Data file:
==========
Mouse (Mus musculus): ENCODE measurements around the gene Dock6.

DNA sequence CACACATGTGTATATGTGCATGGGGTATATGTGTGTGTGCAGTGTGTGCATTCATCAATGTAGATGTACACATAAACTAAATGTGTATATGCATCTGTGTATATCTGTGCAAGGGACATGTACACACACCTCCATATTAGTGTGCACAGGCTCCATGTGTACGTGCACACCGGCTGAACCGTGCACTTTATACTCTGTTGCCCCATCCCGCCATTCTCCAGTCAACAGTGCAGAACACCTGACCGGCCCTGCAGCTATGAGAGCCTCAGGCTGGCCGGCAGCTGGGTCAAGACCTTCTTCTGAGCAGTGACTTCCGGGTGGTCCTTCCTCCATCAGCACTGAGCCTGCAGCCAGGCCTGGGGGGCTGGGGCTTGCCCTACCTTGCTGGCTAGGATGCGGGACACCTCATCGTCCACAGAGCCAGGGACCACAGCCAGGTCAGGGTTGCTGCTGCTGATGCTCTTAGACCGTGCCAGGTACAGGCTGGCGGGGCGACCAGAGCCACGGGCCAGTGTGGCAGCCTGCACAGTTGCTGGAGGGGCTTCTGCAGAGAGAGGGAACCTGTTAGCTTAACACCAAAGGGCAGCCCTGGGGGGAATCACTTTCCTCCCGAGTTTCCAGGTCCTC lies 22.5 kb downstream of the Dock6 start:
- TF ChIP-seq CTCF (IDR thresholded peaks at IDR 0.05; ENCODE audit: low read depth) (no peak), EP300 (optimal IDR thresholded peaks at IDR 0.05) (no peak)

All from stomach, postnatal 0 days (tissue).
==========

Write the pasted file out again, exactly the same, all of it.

Mouse (Mus musculus): ENCODE measurements around the gene Dock6.

DNA sequence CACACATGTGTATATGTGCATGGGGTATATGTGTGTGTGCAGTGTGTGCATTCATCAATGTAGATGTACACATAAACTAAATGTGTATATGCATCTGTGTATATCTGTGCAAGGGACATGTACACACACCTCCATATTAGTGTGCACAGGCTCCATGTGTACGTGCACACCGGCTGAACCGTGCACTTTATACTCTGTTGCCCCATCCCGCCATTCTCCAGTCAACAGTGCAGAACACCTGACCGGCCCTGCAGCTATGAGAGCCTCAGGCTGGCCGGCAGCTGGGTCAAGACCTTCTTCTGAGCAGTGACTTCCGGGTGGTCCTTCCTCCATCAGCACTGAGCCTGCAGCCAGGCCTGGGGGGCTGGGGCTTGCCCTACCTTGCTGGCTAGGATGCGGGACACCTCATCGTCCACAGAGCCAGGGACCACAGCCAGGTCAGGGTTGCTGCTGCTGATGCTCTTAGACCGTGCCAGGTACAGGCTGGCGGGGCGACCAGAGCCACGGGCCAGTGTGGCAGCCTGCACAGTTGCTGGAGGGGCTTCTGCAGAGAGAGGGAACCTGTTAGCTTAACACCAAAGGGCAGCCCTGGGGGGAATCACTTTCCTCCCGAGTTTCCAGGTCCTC lies 22.5 kb downstream of the Dock6 start:
- TF ChIP-seq CTCF (IDR thresholded peaks at IDR 0.05; ENCODE audit: low read depth) (no peak), EP300 (optimal IDR thresholded peaks at IDR 0.05) (no peak)

All from stomach, postnatal 0 days (tissue).